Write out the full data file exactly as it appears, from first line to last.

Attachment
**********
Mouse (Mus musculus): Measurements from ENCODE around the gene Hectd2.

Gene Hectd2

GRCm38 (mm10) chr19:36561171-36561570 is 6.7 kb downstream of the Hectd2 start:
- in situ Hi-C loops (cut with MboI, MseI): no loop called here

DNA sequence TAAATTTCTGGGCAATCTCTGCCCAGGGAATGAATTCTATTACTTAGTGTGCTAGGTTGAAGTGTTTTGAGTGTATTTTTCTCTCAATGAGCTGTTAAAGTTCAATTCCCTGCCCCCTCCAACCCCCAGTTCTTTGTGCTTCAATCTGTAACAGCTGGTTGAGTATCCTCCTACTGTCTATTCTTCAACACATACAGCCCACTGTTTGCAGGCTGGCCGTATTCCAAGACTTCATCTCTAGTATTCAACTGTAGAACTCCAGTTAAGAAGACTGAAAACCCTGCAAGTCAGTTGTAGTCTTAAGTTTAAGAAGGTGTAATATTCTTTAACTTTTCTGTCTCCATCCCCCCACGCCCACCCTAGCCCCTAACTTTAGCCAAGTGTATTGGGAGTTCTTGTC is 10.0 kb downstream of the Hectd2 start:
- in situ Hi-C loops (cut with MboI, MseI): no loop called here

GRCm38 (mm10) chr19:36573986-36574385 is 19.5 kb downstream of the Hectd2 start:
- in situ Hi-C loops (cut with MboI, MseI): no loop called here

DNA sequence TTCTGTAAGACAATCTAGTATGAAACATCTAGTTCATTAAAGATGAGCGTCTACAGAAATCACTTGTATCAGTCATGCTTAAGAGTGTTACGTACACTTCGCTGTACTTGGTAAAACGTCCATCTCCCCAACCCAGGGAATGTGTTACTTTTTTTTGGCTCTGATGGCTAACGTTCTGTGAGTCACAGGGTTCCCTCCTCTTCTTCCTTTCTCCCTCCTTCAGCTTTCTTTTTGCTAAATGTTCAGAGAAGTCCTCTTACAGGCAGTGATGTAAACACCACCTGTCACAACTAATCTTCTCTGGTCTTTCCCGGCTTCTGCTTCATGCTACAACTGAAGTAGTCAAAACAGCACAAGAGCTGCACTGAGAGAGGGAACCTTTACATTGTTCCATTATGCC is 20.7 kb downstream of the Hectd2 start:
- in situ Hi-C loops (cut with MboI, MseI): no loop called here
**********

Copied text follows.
Mouse (Mus musculus): Measurements from ENCODE around the gene Hectd2.

Gene Hectd2

GRCm38 (mm10) chr19:36561171-36561570 is 6.7 kb downstream of the Hectd2 start:
- in situ Hi-C loops (cut with MboI, MseI): no loop called here

DNA sequence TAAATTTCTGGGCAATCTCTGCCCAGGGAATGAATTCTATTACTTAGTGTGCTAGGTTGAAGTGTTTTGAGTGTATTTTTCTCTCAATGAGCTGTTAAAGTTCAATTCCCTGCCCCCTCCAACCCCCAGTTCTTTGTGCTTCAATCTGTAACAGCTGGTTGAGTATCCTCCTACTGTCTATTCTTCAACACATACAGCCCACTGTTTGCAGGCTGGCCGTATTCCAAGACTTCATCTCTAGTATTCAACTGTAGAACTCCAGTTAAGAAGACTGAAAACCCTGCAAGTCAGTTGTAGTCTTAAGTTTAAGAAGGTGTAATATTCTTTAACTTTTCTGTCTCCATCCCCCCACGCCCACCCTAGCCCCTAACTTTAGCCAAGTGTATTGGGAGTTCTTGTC is 10.0 kb downstream of the Hectd2 start:
- in situ Hi-C loops (cut with MboI, MseI): no loop called here

GRCm38 (mm10) chr19:36573986-36574385 is 19.5 kb downstream of the Hectd2 start:
- in situ Hi-C loops (cut with MboI, MseI): no loop called here

DNA sequence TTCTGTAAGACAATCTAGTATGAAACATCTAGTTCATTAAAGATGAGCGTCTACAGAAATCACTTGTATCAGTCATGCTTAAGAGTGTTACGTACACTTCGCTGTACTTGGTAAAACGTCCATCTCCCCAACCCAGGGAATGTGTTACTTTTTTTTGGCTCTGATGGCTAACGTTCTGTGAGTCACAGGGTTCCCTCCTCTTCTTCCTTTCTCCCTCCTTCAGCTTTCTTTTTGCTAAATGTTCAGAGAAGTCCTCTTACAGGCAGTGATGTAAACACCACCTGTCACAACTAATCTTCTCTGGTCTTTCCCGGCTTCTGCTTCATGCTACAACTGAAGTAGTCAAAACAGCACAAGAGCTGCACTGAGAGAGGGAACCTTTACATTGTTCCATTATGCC is 20.7 kb downstream of the Hectd2 start:
- in situ Hi-C loops (cut with MboI, MseI): no loop called here